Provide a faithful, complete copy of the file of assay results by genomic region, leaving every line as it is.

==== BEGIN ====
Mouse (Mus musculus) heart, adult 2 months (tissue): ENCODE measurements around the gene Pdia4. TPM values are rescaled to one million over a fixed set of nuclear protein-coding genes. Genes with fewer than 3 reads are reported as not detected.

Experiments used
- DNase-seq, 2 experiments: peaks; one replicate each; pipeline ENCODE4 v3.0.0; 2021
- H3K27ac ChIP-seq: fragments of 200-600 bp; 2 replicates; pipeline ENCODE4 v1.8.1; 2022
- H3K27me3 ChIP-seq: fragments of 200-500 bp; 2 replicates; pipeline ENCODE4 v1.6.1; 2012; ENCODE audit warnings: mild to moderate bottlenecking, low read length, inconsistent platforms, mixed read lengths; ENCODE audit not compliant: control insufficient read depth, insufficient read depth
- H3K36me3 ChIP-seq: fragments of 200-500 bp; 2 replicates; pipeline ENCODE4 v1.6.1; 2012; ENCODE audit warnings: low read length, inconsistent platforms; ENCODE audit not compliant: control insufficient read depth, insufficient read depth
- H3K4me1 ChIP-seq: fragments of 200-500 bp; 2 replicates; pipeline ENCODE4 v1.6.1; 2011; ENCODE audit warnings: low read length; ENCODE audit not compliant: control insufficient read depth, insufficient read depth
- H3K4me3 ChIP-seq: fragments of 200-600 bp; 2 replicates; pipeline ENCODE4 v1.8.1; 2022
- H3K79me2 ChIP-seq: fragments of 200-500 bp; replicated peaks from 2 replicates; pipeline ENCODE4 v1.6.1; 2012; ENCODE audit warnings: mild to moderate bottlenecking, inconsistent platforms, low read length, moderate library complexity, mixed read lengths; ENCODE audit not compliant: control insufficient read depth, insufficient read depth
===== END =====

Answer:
Mouse (Mus musculus) heart, adult 2 months (tissue): ENCODE measurements around the gene Pdia4. TPM values are rescaled to one million over a fixed set of nuclear protein-coding genes. Genes with fewer than 3 reads are reported as not detected.

Experiments used
- DNase-seq, 2 experiments: peaks; one replicate each; pipeline ENCODE4 v3.0.0; 2021
- H3K27ac ChIP-seq: fragments of 200-600 bp; 2 replicates; pipeline ENCODE4 v1.8.1; 2022
- H3K27me3 ChIP-seq: fragments of 200-500 bp; 2 replicates; pipeline ENCODE4 v1.6.1; 2012; ENCODE audit warnings: mild to moderate bottlenecking, low read length, inconsistent platforms, mixed read lengths; ENCODE audit not compliant: control insufficient read depth, insufficient read depth
- H3K36me3 ChIP-seq: fragments of 200-500 bp; 2 replicates; pipeline ENCODE4 v1.6.1; 2012; ENCODE audit warnings: low read length, inconsistent platforms; ENCODE audit not compliant: control insufficient read depth, insufficient read depth
- H3K4me1 ChIP-seq: fragments of 200-500 bp; 2 replicates; pipeline ENCODE4 v1.6.1; 2011; ENCODE audit warnings: low read length; ENCODE audit not compliant: control insufficient read depth, insufficient read depth
- H3K4me3 ChIP-seq: fragments of 200-600 bp; 2 replicates; pipeline ENCODE4 v1.8.1; 2022
- H3K79me2 ChIP-seq: fragments of 200-500 bp; replicated peaks from 2 replicates; pipeline ENCODE4 v1.6.1; 2012; ENCODE audit warnings: mild to moderate bottlenecking, inconsistent platforms, low read length, moderate library complexity, mixed read lengths; ENCODE audit not compliant: control insufficient read depth, insufficient read depth